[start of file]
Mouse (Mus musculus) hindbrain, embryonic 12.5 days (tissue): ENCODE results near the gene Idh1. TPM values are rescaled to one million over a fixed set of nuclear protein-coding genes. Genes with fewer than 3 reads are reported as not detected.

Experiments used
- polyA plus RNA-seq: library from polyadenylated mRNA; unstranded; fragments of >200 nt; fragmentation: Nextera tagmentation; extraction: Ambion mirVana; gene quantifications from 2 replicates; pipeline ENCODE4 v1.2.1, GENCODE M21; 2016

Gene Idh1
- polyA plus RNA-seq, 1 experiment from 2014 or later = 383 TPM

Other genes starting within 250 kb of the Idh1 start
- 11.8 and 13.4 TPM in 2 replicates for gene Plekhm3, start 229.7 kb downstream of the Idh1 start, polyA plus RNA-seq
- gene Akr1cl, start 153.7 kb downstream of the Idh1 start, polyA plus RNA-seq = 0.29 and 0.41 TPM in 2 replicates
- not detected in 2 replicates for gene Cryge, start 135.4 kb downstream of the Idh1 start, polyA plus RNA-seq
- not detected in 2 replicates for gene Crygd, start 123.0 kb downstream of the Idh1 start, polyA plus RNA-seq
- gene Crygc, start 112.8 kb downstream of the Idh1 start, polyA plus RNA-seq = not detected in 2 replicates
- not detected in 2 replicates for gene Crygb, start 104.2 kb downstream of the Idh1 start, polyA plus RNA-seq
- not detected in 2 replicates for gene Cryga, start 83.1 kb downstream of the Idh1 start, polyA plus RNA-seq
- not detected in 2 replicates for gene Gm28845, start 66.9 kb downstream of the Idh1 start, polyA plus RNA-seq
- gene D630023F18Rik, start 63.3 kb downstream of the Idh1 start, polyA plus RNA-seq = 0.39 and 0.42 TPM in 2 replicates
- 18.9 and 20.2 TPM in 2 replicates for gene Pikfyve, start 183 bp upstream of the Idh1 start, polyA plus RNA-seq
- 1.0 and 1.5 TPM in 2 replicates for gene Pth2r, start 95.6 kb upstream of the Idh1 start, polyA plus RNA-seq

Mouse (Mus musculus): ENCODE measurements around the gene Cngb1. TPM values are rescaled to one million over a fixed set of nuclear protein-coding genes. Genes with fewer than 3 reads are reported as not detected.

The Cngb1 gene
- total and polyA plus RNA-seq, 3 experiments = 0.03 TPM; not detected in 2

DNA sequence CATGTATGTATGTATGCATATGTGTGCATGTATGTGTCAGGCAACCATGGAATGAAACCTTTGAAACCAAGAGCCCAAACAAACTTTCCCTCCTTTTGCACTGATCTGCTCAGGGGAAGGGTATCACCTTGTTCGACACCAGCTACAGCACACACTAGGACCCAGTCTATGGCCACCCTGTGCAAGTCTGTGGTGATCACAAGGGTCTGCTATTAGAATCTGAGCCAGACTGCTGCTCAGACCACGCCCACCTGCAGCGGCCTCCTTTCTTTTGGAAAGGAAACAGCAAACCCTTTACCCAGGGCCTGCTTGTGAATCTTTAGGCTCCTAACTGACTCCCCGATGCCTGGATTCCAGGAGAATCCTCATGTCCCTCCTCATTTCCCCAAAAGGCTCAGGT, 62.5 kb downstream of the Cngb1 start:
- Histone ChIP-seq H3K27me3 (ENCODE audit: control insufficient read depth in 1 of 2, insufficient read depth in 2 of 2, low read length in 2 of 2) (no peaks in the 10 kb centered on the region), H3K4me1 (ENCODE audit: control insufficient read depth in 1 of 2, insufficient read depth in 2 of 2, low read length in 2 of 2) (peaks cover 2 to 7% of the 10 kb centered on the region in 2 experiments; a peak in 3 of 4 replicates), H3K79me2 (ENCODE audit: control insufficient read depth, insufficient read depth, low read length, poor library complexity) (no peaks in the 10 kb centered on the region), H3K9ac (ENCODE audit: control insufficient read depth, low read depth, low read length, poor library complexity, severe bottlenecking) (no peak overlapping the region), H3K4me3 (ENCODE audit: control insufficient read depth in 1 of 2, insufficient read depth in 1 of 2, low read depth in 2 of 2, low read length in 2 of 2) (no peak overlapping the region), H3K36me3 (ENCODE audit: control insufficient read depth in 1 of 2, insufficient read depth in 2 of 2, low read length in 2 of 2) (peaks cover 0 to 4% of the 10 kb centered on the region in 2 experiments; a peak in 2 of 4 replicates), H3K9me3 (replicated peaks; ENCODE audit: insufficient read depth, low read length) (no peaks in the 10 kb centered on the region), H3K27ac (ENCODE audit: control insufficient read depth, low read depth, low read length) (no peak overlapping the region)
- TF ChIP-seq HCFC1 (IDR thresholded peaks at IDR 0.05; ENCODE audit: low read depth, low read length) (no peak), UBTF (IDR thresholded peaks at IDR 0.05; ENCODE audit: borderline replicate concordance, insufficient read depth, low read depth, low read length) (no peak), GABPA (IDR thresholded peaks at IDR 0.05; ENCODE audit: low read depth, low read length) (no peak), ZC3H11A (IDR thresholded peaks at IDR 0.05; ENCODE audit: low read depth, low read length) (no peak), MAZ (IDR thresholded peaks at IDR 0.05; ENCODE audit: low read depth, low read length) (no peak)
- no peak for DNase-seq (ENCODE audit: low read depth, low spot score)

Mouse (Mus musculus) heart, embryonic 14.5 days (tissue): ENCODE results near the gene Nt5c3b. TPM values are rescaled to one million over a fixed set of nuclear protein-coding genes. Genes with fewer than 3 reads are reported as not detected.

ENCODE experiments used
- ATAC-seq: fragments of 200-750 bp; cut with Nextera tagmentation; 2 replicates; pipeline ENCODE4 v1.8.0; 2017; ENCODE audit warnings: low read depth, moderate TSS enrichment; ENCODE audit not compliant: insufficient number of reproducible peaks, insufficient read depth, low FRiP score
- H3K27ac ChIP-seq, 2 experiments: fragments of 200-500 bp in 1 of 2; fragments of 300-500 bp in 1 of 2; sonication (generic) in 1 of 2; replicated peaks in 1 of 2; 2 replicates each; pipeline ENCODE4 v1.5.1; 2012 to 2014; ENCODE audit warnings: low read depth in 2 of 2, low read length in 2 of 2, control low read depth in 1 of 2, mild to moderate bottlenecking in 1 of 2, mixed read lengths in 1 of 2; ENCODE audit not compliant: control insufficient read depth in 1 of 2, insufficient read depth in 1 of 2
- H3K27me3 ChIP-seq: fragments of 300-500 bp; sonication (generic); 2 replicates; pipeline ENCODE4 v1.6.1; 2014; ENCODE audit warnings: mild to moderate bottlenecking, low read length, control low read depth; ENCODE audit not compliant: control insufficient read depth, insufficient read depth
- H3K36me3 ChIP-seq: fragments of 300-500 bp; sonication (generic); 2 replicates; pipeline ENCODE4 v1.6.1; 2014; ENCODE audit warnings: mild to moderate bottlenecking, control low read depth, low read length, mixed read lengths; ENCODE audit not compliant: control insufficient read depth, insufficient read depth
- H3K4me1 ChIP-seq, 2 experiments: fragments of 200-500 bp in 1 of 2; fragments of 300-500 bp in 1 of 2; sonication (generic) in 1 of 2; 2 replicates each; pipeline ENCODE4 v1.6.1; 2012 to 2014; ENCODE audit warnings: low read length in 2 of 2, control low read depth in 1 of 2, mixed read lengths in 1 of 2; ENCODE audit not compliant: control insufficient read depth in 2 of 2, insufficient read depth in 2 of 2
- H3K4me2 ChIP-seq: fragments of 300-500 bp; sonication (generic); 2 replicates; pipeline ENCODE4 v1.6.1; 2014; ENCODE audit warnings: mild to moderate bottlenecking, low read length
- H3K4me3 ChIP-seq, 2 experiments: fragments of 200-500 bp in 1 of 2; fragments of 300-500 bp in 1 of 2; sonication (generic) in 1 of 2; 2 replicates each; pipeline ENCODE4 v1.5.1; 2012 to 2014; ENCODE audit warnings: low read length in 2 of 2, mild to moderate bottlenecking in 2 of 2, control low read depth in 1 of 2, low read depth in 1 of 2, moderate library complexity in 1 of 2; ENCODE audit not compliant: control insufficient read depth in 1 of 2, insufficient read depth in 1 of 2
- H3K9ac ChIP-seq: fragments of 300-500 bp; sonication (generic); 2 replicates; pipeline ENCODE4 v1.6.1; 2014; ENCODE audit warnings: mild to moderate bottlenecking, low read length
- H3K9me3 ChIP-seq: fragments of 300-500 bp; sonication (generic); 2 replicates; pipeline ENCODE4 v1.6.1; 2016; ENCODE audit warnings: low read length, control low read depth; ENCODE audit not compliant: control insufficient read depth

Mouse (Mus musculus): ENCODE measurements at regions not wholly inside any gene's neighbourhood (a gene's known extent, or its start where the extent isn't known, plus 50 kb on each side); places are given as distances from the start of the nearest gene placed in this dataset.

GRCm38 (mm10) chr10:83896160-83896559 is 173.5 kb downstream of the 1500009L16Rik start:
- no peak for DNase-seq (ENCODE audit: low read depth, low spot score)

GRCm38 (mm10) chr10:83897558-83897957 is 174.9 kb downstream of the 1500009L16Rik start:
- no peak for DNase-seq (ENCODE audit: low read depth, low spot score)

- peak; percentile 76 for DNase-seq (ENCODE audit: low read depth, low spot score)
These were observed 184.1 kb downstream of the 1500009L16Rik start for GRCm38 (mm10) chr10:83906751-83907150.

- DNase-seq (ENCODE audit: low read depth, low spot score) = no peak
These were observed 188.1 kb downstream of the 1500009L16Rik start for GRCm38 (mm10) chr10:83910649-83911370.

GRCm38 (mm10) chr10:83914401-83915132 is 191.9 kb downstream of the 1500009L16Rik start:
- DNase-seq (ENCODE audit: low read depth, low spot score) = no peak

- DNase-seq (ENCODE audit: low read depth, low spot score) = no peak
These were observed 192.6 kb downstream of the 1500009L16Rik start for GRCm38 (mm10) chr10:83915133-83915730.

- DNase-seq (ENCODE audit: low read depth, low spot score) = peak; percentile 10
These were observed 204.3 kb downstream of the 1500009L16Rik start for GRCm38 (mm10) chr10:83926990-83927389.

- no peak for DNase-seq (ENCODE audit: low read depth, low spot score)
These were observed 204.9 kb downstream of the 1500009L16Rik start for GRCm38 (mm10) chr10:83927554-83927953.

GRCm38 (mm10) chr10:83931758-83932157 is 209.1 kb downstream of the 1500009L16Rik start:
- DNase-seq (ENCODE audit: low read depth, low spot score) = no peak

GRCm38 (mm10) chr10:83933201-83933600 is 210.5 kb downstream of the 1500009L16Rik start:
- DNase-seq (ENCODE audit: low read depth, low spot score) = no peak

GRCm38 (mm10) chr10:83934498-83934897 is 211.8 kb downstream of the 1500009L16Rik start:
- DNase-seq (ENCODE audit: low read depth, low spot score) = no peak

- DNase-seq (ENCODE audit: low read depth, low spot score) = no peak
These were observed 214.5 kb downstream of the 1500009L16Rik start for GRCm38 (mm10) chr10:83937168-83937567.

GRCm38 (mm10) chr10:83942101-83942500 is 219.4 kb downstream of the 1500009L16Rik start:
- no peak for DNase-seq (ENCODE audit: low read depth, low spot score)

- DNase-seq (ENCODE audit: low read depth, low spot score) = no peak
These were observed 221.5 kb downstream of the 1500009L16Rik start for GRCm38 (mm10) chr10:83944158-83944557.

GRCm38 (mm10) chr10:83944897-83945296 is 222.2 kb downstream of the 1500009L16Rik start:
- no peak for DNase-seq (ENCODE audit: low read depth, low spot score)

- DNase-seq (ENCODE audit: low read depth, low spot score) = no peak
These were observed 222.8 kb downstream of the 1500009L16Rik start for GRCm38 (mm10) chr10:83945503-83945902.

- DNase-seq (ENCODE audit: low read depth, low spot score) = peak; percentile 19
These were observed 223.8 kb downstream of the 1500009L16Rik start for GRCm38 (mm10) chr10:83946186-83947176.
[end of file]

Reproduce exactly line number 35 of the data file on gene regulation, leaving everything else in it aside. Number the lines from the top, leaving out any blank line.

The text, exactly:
- H3K9me3 ChIP-seq: fragments of 300-500 bp; sonication (generic); 2 replicates; pipeline ENCODE4 v1.6.1; 2016; ENCODE audit warnings: low read length, control low read depth; ENCODE audit not compliant: control insufficient read depth